There was no class system, no pecking order, and no discrimination among these birders. If a birder saw it, he or she made sure others got to as well, even if it meant lending their own binoculars for others to spot the wren.

Fancy, expensive automobiles sat beside plain black buggies. Boys with suspendered denim pants, and straw hats stood alongside strangers old enough to be their grandparents. They were there for the same reason, and nothing else mattered than to catch a glimpse of the Rock Wren.

Those who were kind enough to host the posse of birders during the wren’s Amish country vacation seemed to enjoy the people as much as the bird. Of particular note was an older couple from the Cleveland area. Their story earned the respect and admiration of several, and served as an example of the dedication of birders.

The elderly gentleman was 95, and his wife was 90. Avid birders, they were undecided about making the two-hour drive form their home. Finally, they committed to coming, and they were not disappointed. Their zeal for birding brought smiles all around.

In its happenstance landing at Bowman’s Corners, the Rock Wren helped make new friends of those who sought to see it. More importantly, despite gender, age, wealth, education, birding experience or life’s station, they gathered as one through a common interest, a genuine love of all things created. The Rock Wren had woven its magic, innocently converting strangers into friends.

The Rock Wren was a splendid surprise. The gracious hospitality availed by the property owners of Bowman’s Corners that enabled so many folks to see this precious bird was no surprise at all.

bowmanscornersbybrucestambaugh
The Rock Wren roamed around Bowman’s Corners, a little crossroads in Ohio’s Amish Country three miles south of Mt. Hope, OH. © Bruce Stambaugh 2014.

© Bruce Stambaugh 2014.

Chasing the elusive but beautiful Snowy Owls

fromadistancebybrucestambaugh
The Snowy Owl as viewed from the lane north of Mt. Hope, OH.

By Bruce Stambaugh

Birding is one of my many hobbies. I’m not the best birder by any stretch of the imagination. But I consider it a compliment to be called a birder.

I’m not alone. Believe it or not, birding is one of the most popular sports in the world. Birding is an international activity that can be enjoyed by anyone, any age at anytime. All you need are birds and an awareness to see and hear what is flitting right around you.

Birders have long been interconnected. That’s because it’s equally fun witnessing the enthusiasm and excitement of others experiencing the same bird you got to see. Ask my wife. I’ve called her to the kitchen window many a time to view the beauty and antics of our backyard birds.

Today birders connect in many ways. Bird alerts via phone, texts, email and Internet posts keep avid and amateur birders alike apprized of any rarity that arrives. Organizations and clubs also promote birds and birding.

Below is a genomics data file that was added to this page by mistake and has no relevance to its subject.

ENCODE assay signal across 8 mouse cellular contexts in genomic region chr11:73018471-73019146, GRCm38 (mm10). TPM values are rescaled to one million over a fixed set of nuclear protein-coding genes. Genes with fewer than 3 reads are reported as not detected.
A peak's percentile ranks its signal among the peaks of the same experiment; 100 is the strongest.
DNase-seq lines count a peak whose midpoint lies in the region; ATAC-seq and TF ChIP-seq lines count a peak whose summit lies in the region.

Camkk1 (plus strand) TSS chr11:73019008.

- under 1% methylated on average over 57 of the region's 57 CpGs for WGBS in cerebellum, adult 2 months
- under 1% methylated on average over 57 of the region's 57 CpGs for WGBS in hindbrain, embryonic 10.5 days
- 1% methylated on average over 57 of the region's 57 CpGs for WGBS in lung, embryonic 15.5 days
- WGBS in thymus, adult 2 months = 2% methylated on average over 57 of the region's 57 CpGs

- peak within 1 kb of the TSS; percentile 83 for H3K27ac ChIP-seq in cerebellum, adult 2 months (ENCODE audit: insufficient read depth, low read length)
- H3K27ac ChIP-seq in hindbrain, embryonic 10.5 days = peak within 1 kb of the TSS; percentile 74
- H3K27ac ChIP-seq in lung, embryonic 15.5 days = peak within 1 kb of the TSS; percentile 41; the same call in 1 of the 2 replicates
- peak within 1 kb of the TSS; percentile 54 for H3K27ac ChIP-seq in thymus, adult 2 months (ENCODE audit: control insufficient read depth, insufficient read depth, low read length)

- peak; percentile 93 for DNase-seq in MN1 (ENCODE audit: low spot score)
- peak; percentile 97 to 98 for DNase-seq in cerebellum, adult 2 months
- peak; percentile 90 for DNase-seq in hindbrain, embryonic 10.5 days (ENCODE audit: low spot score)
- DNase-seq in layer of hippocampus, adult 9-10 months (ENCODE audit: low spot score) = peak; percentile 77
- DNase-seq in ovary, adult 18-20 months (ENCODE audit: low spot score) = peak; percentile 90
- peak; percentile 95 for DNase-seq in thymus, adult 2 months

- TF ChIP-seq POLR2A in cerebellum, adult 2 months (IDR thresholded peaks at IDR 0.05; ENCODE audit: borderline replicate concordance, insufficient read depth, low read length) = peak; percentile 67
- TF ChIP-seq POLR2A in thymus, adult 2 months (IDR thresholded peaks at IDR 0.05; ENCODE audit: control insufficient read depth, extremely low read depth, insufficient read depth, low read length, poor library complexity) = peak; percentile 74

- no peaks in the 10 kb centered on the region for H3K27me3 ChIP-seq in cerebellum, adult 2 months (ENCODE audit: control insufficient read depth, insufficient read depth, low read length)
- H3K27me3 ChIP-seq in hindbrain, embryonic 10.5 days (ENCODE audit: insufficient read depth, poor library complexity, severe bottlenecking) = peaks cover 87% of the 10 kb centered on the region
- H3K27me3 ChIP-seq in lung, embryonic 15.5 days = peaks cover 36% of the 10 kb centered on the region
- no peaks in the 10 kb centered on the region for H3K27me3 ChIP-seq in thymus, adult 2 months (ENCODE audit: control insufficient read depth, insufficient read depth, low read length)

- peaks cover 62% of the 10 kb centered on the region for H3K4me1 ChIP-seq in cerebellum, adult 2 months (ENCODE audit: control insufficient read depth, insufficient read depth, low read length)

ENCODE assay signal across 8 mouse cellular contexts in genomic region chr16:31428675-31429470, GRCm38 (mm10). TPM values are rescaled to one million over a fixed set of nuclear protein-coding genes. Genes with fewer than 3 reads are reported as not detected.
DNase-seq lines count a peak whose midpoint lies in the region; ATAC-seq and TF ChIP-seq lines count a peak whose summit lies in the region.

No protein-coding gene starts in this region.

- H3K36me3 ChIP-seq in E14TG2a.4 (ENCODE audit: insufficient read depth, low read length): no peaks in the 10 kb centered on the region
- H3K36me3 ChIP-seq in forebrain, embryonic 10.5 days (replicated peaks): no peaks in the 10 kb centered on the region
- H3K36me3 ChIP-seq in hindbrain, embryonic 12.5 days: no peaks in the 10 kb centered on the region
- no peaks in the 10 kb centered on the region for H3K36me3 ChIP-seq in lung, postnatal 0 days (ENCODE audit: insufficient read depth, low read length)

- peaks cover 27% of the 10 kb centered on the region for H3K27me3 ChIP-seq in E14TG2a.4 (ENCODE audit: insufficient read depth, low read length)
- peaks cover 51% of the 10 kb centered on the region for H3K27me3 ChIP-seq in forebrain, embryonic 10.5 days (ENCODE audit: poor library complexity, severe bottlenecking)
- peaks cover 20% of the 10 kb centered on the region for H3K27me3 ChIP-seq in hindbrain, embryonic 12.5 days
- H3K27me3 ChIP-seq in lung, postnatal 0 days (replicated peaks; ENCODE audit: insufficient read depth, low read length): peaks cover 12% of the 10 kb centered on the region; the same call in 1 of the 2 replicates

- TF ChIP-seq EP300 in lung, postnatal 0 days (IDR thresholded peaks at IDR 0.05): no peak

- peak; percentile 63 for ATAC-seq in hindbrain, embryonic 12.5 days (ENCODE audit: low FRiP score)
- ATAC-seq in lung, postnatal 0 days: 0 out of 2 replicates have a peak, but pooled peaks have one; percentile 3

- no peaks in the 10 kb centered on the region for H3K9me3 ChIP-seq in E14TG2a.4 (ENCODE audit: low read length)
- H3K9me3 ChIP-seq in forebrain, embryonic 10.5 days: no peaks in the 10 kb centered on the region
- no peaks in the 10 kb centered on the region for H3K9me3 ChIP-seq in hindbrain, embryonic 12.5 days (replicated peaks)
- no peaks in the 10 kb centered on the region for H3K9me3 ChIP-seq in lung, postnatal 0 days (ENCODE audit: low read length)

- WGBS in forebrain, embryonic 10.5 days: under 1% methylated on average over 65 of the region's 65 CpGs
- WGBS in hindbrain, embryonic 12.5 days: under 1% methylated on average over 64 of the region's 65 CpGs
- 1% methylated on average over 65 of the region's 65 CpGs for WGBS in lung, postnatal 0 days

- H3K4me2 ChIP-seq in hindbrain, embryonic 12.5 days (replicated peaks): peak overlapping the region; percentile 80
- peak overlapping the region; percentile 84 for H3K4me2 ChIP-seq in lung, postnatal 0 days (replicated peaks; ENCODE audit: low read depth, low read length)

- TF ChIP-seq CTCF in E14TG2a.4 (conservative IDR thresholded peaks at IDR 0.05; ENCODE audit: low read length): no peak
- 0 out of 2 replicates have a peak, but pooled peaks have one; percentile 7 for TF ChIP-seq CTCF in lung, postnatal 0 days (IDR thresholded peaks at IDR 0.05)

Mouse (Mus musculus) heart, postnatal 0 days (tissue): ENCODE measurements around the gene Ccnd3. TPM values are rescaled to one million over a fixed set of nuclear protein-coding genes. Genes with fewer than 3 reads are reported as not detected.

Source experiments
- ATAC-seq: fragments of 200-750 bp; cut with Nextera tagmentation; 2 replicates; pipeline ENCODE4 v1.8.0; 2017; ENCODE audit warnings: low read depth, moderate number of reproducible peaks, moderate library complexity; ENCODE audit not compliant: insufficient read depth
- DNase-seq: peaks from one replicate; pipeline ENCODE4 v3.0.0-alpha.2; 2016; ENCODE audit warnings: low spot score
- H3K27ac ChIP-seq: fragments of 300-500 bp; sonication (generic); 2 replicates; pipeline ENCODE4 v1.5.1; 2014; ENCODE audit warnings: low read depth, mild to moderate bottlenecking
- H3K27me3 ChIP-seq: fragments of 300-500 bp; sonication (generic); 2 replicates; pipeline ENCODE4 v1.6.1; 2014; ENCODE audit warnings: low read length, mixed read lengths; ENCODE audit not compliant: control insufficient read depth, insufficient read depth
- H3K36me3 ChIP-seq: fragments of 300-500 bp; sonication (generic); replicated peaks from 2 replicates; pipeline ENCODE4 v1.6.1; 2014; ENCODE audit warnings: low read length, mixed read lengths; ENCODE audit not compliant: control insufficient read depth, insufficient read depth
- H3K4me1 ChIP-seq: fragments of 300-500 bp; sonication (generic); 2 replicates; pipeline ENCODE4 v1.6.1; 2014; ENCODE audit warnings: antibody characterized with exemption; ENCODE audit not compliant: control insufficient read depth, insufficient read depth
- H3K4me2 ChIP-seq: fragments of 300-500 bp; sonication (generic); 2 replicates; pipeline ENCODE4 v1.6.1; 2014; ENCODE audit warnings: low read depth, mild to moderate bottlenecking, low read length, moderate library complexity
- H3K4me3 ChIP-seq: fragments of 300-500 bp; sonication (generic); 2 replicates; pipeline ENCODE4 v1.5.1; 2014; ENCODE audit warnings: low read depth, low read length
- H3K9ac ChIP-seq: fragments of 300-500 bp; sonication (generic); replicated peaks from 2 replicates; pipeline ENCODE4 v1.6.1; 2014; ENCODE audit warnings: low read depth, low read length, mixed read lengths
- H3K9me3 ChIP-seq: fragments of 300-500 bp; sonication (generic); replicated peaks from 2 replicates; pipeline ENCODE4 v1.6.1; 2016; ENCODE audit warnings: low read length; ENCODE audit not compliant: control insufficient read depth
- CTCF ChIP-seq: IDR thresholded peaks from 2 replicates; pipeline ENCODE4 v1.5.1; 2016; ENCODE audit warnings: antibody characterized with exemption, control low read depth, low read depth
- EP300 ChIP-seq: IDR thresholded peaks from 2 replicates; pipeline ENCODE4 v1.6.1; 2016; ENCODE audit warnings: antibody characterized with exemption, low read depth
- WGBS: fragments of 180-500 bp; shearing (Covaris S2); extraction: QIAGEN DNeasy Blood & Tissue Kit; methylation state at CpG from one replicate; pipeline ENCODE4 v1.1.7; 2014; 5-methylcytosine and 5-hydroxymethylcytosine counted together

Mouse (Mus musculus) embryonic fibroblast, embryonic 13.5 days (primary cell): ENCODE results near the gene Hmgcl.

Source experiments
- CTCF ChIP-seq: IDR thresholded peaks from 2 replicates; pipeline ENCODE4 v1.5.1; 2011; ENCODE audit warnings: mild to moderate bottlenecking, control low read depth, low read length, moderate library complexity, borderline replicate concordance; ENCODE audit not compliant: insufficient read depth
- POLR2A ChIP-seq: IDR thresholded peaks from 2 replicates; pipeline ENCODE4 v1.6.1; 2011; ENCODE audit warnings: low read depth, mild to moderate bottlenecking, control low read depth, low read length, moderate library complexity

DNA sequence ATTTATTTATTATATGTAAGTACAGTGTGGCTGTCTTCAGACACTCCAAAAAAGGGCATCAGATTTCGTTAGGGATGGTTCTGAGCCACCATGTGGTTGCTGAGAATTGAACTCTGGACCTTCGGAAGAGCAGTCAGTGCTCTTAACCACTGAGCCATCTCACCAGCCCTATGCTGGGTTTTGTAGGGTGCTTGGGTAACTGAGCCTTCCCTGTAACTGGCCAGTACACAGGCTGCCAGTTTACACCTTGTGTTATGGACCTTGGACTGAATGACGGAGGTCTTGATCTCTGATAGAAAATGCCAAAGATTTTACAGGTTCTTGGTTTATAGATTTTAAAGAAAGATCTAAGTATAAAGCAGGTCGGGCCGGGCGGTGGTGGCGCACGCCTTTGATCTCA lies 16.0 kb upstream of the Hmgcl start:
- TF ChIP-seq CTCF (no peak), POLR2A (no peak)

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A Spotted Towhee recently spent several weeks at a feeder at an Amish home west of Holmesville , OH.
Over the years, we’ve had our fair share of rare birds appear in Ohio’s Amish Country. They get noticed here more than other places perhaps because we have so many good birders who live here. Many of them are young Amish folks.

We’ve had Wood Storks, Rufous Hummingbirds, Northern Wheatears, Spotted Towhees and Swallow-tailed Kites. The latest rarity influx has been Snowy Owls.

When my friend, Robert, called just before Christmas and asked if I wanted to see a Snowy Owl that was reported near Mt. Hope, I was elated. I stopped what I was doing, gathered my binoculars and cameras, and picked him up.

Snowy Owls normally winter in southern Canada. Once in a great while, the impressive white birds will wander farther south into Ohio and other states.

sunpillarbybrucestambaugh
The Thanksgiving Day sunrise produced a marvelous sun pillar.

Robert had also called about a Snowy Owl the day before Thanksgiving. It had been seen between Berlin and Walnut Creek. When we arrived at the location given for the bird, it was gone. We drove around scouting for it without success.

As soon as we arrived back home, Robert received another call that the Snowy Owl had returned to its original spot. It was close to dusk, and we both decided not to retrace our tracks, thinking we could see it the next day.

We were wrong. We were up early Thanksgiving morning. It was frigid, but a beautiful sunrise brightened the horizon with a spectacular sun pillar thrown in for good measure. But no Snowy Owl.

I wasn’t about to miss this latest opportunity. When we arrived at the reported location north of Mt. Hope, the Snowy Owl was right where it was supposed to be. The large white bird with gray speckles sat unconcerned in the middle of a corn stubble field. I took several pictures of the astonishing bird while Robert used my cell phone to call others to confirm the bird’s sighting.

snowyowlbybrucestambaugh
The Snowy Owl seen Dec. 23, 2013 near Mt. Hope, OH.
After soaking in the beautiful bird and quietly celebrating our success, we returned to our respective homes. I alerted other birders about the Snowy Owl. Half the fun in birding is sharing what is found.

Since November, several other Snowy Owls have appeared in more than half of Ohio’s 88 counties. Such an invasion of rare birds is called an irruption. People were reporting and photographing Snowy Owls all around Ohio, and even in other states, including Florida.

I’m glad Robert and I got a second chance at the Snowy Owl. I hope you get to see one, too.

© Bruce Stambaugh 2014